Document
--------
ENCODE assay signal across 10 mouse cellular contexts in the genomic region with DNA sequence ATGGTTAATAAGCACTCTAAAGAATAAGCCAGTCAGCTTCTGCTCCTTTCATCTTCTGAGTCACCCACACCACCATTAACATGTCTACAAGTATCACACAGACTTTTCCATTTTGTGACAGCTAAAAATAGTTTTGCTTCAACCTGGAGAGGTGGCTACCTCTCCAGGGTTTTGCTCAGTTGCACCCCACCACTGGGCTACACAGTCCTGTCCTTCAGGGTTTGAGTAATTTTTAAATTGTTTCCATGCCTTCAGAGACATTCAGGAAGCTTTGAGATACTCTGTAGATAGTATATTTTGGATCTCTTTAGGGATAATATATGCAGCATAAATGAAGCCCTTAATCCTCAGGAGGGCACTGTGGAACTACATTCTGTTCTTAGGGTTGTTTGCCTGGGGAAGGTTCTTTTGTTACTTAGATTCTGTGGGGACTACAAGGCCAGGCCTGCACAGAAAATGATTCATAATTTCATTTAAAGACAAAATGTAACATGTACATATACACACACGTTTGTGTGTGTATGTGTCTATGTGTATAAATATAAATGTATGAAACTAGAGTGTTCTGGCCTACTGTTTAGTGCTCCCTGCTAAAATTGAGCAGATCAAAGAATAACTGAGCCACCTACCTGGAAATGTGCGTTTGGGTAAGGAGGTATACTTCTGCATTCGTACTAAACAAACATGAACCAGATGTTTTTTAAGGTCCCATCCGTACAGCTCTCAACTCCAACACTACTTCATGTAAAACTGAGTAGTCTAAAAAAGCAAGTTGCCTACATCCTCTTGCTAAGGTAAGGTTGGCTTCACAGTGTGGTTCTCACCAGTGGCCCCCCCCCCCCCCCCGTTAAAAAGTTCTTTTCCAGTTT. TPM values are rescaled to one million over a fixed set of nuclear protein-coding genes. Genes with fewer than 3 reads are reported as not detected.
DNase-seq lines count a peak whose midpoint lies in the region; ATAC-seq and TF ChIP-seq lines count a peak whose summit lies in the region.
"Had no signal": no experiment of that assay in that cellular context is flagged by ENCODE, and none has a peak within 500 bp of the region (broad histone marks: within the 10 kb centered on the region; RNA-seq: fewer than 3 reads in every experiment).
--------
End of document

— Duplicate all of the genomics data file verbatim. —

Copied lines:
ENCODE assay signal across 10 mouse cellular contexts in the genomic region with DNA sequence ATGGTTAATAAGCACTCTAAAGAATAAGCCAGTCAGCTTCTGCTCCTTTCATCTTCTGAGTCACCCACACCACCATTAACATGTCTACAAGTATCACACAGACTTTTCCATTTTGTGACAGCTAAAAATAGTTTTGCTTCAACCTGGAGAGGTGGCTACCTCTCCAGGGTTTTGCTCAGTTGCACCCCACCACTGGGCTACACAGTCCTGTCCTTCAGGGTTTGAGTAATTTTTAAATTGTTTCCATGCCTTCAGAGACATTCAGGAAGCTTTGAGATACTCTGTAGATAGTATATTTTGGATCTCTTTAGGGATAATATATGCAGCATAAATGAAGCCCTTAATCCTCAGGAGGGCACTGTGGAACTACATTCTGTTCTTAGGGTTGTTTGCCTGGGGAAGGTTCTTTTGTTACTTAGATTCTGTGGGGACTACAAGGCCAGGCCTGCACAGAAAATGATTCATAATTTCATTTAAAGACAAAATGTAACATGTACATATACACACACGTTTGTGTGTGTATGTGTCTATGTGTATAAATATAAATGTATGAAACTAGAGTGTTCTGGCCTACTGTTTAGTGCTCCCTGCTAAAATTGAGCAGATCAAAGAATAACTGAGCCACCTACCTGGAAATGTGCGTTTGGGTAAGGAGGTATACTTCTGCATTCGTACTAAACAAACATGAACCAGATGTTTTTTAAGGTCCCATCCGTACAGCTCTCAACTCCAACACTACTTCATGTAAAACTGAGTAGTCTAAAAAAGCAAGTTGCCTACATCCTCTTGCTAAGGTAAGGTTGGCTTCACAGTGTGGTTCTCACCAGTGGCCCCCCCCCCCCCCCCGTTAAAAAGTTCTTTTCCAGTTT. TPM values are rescaled to one million over a fixed set of nuclear protein-coding genes. Genes with fewer than 3 reads are reported as not detected.
DNase-seq lines count a peak whose midpoint lies in the region; ATAC-seq and TF ChIP-seq lines count a peak whose summit lies in the region.
"Had no signal": no experiment of that assay in that cellular context is flagged by ENCODE, and none has a peak within 500 bp of the region (broad histone marks: within the 10 kb centered on the region; RNA-seq: fewer than 3 reads in every experiment).